Multiscale form and function can predict renal biomineralization
Drs. Stoller and Ho have assembled a novel interdisciplinary team of experts to study the biomineralization in the human renal papilla.
Dr. Sunita Ho, a biomaterials and bioengineering expert, Dr. Marshall Stoller, a nationally recognized urologic clinician and leader in the study and treatment of nephrolithiasis, are collaborating with Drs. Andrew Minor and James Schuck, experts in imaging and materials science, and Dr. Randall Kramer an expert on integrins and extracellular matrices of tissues. This effort is an integral part of collaboration at UCSF between the Schools of Dentistry and Medicine to investigate differences in normal and pathologic mineralizations in various human organs.
Their proposed research aims to further the understanding of the fundamental building blocks for mineral formation, which will help direct potential novel clinical interventions to mitigate the increasing global incidence of the urinary stone disease. These multidisciplinary and multicampus collaborations (UC San Francisco, UC Berkeley, and the Lawrence Berkeley National Laboratory) within their Biomineralization Group will catalyze a change in the established paradigm by identifying the underpinnings of biomineral formations in human tissues, something that has not yet been well-studied.
24-hour urine collections are currently used as the gold standard to categorize patients and direct medical therapy. However, such urine collections are normal in 30% of patients with recurrent nephrolithiasis. A biomaterial and bioengineering approach will help improve upon this stagnating approach and shift the current paradigm in diagnostic and therapeutic approaches.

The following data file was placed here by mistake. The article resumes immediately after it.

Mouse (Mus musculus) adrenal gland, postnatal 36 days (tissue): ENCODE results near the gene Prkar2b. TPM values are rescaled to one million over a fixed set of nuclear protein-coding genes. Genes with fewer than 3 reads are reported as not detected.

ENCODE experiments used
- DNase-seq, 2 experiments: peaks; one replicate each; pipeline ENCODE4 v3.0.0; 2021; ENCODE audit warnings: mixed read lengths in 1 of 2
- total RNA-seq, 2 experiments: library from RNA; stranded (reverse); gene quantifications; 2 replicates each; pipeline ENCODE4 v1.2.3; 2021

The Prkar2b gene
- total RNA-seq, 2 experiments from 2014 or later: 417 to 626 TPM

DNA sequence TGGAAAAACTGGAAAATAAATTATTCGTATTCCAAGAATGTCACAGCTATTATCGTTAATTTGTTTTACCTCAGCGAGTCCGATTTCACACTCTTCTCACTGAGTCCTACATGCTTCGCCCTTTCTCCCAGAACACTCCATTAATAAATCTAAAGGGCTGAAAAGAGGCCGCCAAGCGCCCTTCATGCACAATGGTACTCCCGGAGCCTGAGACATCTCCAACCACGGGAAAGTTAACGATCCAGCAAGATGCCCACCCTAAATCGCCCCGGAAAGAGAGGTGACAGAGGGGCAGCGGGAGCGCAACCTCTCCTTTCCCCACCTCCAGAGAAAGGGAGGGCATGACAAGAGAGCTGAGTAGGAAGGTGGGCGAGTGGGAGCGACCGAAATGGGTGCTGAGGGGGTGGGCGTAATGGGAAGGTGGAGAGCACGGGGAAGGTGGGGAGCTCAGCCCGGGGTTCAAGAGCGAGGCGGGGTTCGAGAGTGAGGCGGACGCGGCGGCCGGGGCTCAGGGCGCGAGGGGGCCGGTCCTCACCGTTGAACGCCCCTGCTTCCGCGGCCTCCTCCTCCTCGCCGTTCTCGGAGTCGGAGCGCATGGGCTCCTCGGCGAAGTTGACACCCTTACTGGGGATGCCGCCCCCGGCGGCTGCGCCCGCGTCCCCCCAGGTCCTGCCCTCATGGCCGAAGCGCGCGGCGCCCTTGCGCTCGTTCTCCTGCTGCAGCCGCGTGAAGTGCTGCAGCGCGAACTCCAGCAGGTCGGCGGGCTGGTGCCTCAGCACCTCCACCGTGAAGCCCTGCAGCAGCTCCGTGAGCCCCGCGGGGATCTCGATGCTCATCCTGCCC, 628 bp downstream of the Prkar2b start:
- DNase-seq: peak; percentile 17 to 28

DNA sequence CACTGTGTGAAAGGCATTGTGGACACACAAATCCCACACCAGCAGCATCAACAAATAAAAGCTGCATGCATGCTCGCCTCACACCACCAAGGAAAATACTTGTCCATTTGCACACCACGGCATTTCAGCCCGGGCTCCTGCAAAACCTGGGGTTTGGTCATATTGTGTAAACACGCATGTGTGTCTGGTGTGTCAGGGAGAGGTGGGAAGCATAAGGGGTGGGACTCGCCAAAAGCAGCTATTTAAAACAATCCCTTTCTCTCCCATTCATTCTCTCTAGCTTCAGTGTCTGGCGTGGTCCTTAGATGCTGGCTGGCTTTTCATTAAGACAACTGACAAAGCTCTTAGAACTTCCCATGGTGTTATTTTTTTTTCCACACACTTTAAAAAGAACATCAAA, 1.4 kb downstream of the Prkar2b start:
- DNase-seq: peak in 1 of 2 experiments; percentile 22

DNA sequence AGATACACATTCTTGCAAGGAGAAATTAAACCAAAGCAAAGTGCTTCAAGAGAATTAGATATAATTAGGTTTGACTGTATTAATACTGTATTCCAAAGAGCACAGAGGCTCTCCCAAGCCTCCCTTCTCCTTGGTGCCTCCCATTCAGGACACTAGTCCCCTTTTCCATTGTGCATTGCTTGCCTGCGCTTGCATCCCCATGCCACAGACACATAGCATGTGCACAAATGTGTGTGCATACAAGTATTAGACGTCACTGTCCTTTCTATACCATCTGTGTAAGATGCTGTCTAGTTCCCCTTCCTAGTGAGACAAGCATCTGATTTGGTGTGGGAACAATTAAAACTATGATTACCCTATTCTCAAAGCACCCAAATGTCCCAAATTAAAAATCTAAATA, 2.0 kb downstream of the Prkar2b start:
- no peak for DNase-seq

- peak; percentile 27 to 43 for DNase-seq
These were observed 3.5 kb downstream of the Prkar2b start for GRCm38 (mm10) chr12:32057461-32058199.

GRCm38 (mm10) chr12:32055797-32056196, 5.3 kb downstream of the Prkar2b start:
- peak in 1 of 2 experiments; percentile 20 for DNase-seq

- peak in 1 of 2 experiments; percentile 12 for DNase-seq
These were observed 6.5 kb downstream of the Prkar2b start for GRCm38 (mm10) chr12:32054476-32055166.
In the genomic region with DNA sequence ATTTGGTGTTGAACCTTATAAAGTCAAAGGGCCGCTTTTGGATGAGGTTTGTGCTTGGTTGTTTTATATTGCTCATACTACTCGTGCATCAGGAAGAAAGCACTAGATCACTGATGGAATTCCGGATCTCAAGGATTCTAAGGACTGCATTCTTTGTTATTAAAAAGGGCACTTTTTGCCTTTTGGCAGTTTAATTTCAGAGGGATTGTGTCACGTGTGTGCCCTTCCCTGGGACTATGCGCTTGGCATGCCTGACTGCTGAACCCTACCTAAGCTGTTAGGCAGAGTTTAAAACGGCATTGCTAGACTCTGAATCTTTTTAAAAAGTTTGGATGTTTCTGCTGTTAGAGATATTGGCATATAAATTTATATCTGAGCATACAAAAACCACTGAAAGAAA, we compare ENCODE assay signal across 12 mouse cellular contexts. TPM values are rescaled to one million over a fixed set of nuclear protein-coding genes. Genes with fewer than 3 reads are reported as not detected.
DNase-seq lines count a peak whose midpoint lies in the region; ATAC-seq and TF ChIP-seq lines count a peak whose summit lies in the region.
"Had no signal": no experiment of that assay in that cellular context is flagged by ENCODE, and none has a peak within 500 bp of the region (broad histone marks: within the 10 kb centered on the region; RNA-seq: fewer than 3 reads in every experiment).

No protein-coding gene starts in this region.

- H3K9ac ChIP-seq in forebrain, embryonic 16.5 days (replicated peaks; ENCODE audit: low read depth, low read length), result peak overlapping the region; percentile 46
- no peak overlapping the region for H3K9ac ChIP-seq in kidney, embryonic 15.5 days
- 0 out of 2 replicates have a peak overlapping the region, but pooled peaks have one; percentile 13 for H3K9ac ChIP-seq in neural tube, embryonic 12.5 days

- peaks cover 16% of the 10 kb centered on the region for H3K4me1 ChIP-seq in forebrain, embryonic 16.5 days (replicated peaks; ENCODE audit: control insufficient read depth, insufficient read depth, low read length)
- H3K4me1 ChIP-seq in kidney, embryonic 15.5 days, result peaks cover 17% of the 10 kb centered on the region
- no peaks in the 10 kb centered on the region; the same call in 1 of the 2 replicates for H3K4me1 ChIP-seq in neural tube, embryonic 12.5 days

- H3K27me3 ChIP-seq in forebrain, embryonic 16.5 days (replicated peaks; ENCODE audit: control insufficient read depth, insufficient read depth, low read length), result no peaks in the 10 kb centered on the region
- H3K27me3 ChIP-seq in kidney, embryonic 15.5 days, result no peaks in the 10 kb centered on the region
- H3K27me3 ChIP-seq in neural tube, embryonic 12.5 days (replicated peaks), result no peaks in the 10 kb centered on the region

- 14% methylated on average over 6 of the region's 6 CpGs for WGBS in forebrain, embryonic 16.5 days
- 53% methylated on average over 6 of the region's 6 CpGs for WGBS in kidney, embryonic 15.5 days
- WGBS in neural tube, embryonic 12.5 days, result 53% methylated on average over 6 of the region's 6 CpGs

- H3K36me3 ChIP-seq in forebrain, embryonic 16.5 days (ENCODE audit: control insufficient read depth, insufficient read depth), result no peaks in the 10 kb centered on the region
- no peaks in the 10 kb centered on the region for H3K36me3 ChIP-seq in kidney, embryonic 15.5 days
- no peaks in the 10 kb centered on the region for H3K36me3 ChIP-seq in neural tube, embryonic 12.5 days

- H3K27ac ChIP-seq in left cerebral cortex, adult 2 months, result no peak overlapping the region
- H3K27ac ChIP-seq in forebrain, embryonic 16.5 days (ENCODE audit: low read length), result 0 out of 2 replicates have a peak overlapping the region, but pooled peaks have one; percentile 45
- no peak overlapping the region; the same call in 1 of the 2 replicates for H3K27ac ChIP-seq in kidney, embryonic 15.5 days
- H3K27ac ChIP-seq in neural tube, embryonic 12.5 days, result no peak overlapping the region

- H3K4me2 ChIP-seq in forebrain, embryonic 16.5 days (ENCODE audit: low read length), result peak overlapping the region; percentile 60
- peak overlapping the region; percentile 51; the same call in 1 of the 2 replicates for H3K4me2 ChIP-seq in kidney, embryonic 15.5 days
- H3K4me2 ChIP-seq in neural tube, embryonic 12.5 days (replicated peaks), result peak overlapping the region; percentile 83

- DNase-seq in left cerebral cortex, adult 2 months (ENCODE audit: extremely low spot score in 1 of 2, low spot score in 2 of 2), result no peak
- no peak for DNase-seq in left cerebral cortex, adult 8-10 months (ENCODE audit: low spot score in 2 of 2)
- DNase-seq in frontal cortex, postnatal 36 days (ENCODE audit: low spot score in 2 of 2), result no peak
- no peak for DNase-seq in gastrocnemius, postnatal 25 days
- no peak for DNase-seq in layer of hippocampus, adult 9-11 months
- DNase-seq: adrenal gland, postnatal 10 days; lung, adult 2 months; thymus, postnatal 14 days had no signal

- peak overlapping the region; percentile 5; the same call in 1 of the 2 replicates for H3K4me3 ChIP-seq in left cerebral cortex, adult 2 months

Their established interdisciplinary working group has already achieved some breakthroughs that would not have been accomplished in their individual silos. The potential rewards of this research are dramatic. They have already successfully presented work at a variety of national scientific meetings and the synergy and excitement are contagious and extend from UC San Francisco to the campuses of UC Berkeley and the Lawrence Berkeley National Laboratory.
The employment of the bioengineering approach with an emphasis on materials science and mechanics to solve widespread and increasing global biomedical problems has been previously underutilized. This work will lead to impactful science and effective clinical interventions. It will also provoke new lines of research in the scientific community.